After a short break and working on the questions I had got wrong in the first practice test, I gave the second and third test a go. While I passed all of them, there were questions in each test that I was quite unsure of as they caught me off guard. They were mostly just unique ways of asking concepts I knew but the way it was worded threw me off. Some of them were very specific configurations which I had not focussed on to remember them specifically. However, after some revision, I was ready to take the actual exam.
I wanted to take the exam with a fresh and relaxed mind. It was quite amazing that I could book the proctored exam in less than 30 mins by paying $5 USD more. This option was really helpful as I was able to start the test when I was ready on the day instead of planning my day around the offered test times. So after my coffee, run and shower, I was ready and I booked the test. There were quite a few restrictions because it was an online proctored exam.
Alone in a room and please have a government-issued ID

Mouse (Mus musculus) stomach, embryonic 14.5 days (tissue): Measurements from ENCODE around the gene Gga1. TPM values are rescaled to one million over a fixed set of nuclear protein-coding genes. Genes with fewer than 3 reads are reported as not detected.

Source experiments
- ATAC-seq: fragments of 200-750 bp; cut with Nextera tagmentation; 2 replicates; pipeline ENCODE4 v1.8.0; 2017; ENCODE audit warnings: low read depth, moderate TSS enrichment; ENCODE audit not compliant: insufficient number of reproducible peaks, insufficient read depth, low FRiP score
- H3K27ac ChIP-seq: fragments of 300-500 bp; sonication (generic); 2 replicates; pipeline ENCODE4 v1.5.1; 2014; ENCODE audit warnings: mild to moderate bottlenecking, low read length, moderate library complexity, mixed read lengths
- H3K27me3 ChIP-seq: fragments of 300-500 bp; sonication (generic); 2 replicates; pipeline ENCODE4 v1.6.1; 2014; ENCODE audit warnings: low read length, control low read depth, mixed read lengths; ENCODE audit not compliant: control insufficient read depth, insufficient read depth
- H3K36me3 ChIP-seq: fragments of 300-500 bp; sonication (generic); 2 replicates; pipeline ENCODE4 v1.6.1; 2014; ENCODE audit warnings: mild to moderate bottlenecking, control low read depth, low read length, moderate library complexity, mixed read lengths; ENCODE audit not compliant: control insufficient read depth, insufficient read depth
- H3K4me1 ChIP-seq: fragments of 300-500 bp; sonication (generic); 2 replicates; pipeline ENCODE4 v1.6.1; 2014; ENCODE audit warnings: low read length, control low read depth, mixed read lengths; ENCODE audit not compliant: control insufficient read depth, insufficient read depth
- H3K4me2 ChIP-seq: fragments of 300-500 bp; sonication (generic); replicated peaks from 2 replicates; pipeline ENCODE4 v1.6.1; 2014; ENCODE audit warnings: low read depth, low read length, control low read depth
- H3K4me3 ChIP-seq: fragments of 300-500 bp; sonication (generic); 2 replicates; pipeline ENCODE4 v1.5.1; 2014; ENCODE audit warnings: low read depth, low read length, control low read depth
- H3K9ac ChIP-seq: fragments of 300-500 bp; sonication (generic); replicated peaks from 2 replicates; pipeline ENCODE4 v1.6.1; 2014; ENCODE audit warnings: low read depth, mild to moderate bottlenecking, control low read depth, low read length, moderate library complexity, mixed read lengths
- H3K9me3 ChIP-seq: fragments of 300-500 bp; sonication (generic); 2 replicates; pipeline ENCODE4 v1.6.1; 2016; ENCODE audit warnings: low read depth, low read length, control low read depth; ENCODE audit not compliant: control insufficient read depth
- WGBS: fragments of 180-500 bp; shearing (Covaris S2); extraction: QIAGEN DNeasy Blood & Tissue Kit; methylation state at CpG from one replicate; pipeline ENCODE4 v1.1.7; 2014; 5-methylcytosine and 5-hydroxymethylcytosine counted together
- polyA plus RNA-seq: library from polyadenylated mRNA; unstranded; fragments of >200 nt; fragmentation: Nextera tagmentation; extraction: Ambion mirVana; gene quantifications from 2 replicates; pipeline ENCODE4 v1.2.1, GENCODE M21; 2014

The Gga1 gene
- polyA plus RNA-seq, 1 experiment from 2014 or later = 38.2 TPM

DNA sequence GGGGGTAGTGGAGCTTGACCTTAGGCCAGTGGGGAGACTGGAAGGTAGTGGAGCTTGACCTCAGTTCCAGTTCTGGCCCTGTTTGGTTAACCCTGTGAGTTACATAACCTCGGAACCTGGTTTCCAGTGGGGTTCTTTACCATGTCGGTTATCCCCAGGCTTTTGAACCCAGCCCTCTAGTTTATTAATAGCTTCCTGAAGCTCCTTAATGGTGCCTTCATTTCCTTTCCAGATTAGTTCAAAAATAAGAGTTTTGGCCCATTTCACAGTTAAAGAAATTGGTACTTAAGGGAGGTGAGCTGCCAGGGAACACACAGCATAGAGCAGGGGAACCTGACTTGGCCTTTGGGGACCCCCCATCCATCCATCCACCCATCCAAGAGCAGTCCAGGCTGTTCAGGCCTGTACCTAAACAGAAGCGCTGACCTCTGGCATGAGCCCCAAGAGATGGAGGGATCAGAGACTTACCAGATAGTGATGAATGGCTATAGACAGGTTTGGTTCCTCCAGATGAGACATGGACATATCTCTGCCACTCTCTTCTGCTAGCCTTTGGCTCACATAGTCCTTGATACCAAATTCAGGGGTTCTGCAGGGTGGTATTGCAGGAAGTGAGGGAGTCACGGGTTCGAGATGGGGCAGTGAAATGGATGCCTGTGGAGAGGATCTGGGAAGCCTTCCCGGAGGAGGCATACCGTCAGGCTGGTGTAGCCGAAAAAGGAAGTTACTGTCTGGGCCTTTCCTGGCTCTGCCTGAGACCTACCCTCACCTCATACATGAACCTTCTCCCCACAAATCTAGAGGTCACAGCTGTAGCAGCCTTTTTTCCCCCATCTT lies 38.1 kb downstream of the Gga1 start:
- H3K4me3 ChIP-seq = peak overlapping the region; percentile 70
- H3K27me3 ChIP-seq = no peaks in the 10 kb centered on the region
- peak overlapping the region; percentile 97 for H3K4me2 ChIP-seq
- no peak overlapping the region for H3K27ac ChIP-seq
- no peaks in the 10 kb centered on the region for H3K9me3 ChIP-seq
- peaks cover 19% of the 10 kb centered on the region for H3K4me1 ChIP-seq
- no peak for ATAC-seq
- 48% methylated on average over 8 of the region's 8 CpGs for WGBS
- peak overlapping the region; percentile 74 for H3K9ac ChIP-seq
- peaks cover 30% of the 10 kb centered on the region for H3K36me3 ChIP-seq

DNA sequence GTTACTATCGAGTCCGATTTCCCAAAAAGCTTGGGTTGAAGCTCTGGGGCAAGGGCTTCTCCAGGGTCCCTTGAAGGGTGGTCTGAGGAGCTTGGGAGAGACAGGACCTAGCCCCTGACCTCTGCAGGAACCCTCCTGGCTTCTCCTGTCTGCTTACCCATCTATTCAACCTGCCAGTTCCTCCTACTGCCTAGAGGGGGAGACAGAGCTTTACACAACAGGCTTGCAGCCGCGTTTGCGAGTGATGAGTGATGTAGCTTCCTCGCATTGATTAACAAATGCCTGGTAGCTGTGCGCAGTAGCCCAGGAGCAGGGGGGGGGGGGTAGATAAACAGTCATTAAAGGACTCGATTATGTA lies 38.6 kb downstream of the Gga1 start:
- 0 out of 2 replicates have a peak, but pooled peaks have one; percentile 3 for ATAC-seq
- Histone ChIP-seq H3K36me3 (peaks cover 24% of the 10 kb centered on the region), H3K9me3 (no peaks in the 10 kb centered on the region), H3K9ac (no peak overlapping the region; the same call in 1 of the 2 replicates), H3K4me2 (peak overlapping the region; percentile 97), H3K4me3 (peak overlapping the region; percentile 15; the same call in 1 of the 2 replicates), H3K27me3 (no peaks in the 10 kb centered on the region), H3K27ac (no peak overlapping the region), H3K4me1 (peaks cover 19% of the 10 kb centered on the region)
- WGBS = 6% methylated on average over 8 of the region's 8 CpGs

Empty Desk and Area
Connected to a power source
No phones or headphones or dual monitors
No leaving seat or talking
Webcam, speakers, and microphone must remain on throughout the Test.
There were some initial hiccups as Zoom updated itself when I tried to launch the exam, but I got a call from support and had a new Zoom session started.
After the initial verification and instructions, the timer started and I had 70 questions to finish in 1.5 hours. I remember the first thing I felt was a weird feeling of being watched because, well, I was being watched. I used my usual strategy for any MCQ exam and went through all the questions and answered them quickly while marking the ones I wasn’t sure of for later. This was really helpful as I realised that I was sure of my answers for 70% of the questions. I had done my first pass in 30 minutes. With a lot of time in hand, I double-checked the answers I was sure of, then spent my time on questions I wasn’t sure of and proceeded to submit my answers within the hour. After a couple of survey questions, the results were on the screen, I had passed. Confluent doesn’t share the pass percentage though.
The certificate was also in my email immediately. I was quite happy with the result. Kudos to Confluent & Examity for such a smooth exam experience.
The certification personally felt significantly easy however I wish I had taken a mock test before starting to study to compare results. I was lucky to previously attain a working knowledge of Kafka and combined with the training courses offered by Confluent, was more than enough to get the certification. The practice tests were a good way to feel confident before the exam. I would love to know more about where you are in your journey with Kafka. Please comment below and share your goals & experiences. You can also find me on Confluent Community Slack.